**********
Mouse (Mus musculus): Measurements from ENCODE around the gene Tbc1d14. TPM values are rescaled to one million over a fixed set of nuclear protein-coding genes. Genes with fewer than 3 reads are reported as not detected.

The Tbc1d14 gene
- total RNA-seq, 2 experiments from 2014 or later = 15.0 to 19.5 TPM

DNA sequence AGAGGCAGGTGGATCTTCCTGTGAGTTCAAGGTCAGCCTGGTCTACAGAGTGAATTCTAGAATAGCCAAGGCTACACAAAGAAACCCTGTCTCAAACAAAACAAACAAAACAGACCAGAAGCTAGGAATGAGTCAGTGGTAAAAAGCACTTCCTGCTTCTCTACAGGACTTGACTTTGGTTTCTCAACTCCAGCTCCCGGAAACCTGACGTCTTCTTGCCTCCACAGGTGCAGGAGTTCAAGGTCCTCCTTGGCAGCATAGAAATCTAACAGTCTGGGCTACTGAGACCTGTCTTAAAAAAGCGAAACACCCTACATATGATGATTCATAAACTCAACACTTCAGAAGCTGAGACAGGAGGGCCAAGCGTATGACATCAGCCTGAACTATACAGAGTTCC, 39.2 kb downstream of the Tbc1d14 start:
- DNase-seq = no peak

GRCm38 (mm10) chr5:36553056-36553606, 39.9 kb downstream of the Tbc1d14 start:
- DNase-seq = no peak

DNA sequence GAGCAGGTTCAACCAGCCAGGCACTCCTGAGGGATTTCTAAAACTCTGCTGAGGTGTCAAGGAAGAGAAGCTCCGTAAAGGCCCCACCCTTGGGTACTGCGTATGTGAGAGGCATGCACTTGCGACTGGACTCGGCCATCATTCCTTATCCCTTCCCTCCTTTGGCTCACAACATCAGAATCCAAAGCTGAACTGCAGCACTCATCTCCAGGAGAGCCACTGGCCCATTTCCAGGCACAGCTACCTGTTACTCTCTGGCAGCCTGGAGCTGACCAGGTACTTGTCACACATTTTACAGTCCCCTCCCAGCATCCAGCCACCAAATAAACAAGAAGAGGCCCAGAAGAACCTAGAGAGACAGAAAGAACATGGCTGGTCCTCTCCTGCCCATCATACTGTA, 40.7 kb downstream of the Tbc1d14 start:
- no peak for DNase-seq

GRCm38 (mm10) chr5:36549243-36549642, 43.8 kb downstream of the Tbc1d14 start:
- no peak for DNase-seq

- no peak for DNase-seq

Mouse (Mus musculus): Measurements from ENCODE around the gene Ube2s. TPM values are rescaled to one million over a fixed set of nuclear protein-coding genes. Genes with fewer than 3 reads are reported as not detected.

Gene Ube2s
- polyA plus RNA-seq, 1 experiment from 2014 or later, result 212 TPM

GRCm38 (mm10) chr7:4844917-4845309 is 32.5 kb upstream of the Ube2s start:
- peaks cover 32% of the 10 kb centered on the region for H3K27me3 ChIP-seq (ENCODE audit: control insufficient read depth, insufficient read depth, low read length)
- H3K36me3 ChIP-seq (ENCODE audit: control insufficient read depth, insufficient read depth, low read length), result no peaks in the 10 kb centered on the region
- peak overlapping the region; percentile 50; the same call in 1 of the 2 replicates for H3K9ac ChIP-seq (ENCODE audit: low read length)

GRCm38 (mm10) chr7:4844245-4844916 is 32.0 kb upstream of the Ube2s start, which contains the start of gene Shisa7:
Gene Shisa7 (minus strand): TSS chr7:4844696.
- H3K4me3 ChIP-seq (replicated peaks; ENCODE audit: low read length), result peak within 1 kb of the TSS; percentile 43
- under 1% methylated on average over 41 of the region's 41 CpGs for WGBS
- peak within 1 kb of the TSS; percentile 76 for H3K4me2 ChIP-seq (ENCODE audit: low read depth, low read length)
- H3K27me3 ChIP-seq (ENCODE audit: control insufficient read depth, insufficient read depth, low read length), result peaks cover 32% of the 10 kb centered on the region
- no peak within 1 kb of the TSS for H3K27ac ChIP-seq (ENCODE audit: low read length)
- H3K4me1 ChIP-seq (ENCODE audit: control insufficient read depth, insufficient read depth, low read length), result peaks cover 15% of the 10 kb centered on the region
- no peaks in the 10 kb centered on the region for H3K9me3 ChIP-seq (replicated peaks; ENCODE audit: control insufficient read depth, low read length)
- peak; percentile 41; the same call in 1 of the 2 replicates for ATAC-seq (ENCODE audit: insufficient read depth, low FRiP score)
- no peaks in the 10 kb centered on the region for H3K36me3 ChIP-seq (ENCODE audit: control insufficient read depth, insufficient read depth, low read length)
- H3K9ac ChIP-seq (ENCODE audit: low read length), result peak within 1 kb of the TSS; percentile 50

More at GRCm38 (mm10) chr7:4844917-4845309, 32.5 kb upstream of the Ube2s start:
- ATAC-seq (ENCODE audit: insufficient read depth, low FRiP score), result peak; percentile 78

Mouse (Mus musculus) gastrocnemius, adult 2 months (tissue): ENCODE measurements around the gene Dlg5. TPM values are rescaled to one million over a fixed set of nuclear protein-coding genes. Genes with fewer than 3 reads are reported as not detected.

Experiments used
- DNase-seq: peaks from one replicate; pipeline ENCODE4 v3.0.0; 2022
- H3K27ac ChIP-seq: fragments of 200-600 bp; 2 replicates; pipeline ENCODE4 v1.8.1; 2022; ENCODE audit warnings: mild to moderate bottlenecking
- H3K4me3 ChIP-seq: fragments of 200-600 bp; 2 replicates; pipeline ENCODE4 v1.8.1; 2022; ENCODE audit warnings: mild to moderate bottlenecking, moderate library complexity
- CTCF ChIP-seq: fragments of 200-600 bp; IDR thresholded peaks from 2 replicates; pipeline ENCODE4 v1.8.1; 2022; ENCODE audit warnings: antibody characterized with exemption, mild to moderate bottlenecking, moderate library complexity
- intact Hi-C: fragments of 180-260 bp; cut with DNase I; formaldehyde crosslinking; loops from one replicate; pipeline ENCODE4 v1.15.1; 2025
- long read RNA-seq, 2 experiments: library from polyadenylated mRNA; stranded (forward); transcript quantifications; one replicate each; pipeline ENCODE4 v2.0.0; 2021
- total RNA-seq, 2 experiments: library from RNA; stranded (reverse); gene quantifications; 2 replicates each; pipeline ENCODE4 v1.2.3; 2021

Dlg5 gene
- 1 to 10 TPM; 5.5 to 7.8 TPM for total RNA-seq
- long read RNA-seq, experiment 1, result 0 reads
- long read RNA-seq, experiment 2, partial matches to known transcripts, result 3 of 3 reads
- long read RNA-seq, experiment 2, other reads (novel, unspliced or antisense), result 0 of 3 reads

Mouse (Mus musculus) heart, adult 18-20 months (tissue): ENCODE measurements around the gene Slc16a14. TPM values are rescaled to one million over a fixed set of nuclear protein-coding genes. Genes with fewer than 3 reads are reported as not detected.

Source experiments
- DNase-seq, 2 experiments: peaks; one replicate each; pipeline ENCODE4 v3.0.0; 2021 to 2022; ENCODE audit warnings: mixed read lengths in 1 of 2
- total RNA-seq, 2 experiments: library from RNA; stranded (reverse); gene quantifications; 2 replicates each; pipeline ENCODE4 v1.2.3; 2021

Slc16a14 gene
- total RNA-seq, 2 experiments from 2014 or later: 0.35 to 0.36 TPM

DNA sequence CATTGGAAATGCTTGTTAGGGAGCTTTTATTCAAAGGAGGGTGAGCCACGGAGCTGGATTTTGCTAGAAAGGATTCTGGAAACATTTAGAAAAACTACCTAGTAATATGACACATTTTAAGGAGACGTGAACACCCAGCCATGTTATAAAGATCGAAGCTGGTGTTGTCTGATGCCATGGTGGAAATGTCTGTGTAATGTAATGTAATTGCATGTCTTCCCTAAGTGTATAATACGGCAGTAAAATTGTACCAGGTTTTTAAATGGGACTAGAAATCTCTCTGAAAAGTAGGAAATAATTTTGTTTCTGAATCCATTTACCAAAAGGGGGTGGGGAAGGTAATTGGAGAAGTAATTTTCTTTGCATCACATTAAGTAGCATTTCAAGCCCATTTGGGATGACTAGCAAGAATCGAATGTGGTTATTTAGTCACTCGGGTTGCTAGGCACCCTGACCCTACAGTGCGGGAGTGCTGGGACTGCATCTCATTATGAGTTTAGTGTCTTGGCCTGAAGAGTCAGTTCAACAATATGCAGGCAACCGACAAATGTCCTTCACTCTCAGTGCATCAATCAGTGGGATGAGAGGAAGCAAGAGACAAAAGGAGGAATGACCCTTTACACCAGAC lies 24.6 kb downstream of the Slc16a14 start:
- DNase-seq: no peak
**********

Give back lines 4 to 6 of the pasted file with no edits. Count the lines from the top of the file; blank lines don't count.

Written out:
DNA sequence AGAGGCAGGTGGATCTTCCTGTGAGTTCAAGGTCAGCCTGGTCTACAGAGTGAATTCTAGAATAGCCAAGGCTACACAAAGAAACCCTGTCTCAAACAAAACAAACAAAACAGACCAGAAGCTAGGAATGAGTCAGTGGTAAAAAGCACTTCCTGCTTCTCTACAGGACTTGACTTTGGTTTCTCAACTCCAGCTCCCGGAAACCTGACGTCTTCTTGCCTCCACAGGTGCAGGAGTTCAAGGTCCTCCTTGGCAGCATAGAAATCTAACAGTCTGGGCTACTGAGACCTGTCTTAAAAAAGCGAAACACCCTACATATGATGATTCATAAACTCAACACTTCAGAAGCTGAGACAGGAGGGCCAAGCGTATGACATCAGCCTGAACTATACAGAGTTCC, 39.2 kb downstream of the Tbc1d14 start:
- DNase-seq = no peak

GRCm38 (mm10) chr5:36553056-36553606, 39.9 kb downstream of the Tbc1d14 start: